Many people often ask me what it’s like to be a twin. I can’t really answer this question as I don’t know what it’s like to not be one. However, now that I am in my second year of college and have been living apart from Hannah, my sister, for over a year now, I can’t help but wonder if it is a good thing to be separated from your twin.
The Twins and Multiple Births Association (TAMBA) say that there is no one-size fits all approach to separating twins at Primary school level. While they accept that twins need to develop social lives independently of each other, they also recognise that starting school can be daunting time for small children and settling down would be easier if they already have a friend in the class. I personally believe that for most sets of twins, separation at an early stage is the wrong choice. My sister and I were in the same class all the way through national school, in part because it was a tiny country school and therefore had no other choice. We chopped and changed friendship groups in this time, sometimes playing together at lunch time, sometimes not. We disagreed more at this early age. However, we were both still fiercely protective of each other, which most twins are, I believe. If someone is picking on your twin, it feels like they are picking on you.
It was not until secondary school when Hannah and I became very close and were in the same friendship group. We were placed in the same class at out request, as our new school was six times the size of our old, and we only knew a handful of people starting with us. Luckily, our school did not have a policy of twin separation, unlike a lot of other schools. I personally disagree with the school interfering in this way, and according to Twin’s Early Development Research, twins who are separated from an early age have more social problems than those who do not. There are also no proven benefits of separating twins throughout their education. Joanna Moorhead of The Guardian also states that a lot of twins in Britain aren’t being consulted whether they would like to be kept together or not, with some children even having to attend different schools to parent’s dismay.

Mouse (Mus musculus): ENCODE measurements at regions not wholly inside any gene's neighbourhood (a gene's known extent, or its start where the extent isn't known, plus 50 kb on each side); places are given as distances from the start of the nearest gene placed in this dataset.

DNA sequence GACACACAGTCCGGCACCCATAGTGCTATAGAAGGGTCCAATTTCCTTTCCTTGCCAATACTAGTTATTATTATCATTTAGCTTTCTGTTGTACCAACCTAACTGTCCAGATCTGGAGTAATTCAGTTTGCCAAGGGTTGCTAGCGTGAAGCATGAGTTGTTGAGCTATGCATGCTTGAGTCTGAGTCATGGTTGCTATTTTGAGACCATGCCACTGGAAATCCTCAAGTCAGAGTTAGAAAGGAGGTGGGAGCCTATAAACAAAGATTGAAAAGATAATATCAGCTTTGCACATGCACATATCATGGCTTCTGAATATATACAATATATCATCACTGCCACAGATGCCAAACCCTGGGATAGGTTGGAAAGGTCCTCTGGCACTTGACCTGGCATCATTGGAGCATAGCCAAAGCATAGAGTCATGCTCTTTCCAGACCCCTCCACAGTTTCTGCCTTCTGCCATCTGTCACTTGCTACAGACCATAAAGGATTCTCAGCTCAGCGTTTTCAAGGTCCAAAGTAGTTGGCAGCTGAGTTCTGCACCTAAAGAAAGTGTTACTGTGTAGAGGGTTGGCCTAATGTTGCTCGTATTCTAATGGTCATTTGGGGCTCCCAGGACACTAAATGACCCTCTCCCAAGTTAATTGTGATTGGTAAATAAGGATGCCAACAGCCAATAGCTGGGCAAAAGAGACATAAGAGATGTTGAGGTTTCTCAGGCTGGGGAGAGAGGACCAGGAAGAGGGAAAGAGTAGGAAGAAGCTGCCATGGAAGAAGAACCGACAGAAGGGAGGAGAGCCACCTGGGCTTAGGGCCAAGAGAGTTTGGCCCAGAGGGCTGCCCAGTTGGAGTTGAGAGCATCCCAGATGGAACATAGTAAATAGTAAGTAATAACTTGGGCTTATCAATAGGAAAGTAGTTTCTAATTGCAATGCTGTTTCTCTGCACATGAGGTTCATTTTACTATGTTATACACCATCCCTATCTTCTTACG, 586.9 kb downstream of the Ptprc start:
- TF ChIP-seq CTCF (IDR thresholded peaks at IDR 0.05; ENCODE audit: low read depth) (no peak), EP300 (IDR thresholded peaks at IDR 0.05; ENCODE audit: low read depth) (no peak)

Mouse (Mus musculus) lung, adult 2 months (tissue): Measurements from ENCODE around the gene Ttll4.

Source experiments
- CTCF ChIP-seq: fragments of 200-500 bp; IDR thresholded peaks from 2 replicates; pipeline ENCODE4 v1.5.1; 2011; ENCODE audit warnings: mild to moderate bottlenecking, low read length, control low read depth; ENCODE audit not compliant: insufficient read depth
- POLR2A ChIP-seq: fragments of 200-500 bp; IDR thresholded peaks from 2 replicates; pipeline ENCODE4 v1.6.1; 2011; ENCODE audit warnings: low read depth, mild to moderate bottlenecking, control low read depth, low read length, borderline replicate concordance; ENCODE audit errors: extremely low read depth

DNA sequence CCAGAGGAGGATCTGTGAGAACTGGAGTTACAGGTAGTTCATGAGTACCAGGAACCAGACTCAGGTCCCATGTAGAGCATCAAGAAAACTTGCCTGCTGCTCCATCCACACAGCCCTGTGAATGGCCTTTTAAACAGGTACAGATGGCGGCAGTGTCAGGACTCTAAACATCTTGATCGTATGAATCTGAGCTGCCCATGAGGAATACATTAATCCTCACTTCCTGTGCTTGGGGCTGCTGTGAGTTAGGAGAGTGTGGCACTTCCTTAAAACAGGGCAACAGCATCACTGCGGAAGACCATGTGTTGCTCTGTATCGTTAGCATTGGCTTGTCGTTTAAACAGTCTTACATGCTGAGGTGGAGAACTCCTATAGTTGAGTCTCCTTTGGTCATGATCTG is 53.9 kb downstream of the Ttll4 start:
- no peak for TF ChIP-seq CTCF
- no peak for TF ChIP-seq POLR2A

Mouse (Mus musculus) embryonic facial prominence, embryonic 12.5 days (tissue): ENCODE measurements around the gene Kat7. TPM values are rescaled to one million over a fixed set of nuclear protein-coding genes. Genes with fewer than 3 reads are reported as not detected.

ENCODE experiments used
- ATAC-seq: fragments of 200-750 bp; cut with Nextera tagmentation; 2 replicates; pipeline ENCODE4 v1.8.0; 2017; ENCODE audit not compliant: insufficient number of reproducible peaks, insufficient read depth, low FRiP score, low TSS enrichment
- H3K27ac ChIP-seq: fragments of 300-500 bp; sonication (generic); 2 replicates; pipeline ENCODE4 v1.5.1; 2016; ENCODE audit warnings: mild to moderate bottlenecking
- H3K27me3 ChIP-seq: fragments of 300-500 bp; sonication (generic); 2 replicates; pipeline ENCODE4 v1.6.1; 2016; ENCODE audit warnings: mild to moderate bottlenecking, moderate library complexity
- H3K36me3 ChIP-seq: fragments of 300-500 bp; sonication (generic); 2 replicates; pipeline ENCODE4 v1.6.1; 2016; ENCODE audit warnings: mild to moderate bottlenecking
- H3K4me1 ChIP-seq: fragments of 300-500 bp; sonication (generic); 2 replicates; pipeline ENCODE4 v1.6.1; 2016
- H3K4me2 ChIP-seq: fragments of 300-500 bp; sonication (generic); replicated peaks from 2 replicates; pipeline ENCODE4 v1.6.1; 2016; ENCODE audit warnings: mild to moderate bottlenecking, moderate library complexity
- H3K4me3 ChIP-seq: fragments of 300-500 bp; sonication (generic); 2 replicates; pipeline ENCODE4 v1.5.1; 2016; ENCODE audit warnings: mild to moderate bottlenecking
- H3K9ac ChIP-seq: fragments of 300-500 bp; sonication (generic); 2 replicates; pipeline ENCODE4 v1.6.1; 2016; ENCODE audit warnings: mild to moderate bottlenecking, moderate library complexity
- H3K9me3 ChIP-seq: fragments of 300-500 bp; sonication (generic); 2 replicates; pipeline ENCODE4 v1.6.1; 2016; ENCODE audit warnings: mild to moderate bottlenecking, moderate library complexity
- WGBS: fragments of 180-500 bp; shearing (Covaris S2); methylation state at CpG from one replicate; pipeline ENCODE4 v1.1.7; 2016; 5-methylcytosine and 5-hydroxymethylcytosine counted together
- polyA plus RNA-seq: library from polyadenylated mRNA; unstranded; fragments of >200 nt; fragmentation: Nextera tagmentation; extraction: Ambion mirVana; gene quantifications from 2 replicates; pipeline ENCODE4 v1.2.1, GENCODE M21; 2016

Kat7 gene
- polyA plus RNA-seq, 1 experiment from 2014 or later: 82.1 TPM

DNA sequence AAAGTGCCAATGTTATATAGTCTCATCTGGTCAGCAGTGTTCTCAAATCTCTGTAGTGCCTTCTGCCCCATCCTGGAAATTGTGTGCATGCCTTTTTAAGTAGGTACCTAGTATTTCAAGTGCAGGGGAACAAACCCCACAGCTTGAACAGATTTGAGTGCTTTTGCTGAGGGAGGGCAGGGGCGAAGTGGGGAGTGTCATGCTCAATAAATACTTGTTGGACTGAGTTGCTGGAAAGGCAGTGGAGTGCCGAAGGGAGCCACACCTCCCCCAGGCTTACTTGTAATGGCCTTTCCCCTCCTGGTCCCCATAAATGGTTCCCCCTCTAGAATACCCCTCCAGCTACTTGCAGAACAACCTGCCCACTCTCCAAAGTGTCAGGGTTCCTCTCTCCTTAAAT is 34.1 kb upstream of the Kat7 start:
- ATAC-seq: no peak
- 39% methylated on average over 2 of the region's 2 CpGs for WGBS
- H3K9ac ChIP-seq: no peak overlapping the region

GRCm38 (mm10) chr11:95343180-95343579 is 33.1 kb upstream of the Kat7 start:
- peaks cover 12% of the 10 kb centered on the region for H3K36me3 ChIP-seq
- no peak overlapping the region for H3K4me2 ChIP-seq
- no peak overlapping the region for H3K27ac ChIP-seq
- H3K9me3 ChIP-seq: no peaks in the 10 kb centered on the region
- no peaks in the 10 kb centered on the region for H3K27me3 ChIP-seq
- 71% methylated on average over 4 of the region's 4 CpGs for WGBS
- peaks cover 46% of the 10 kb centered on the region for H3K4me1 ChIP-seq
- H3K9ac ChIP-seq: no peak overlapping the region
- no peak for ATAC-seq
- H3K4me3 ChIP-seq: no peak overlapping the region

My social life definitely changed when I went to college as Hannah went to UL and I to NUIG. Both of us were moving across the country and starting a new adventure completely on our own. However, I think it is immensely important for twins to be separated during college. College is a time where you really grow as a person, try new things, and completely break out of your comfort zone. I had always been the more talkative and extroverted twin, with Hannah nearly being the opposite of me. Since we have gone our separate ways, Hannah has become much more outgoing and we have, in a strange way, become more alike due to our time spent apart. I have also become far more independent as a person as I am now able to be content when I am alone. This is why I believe college is the right time for twins to be apart. Hannah is my best friend, and I realise that a lot of twins are not as close as we are still. But perhaps this is because of the mantra my parents instilled in us: “sisters stick together, no matter what”.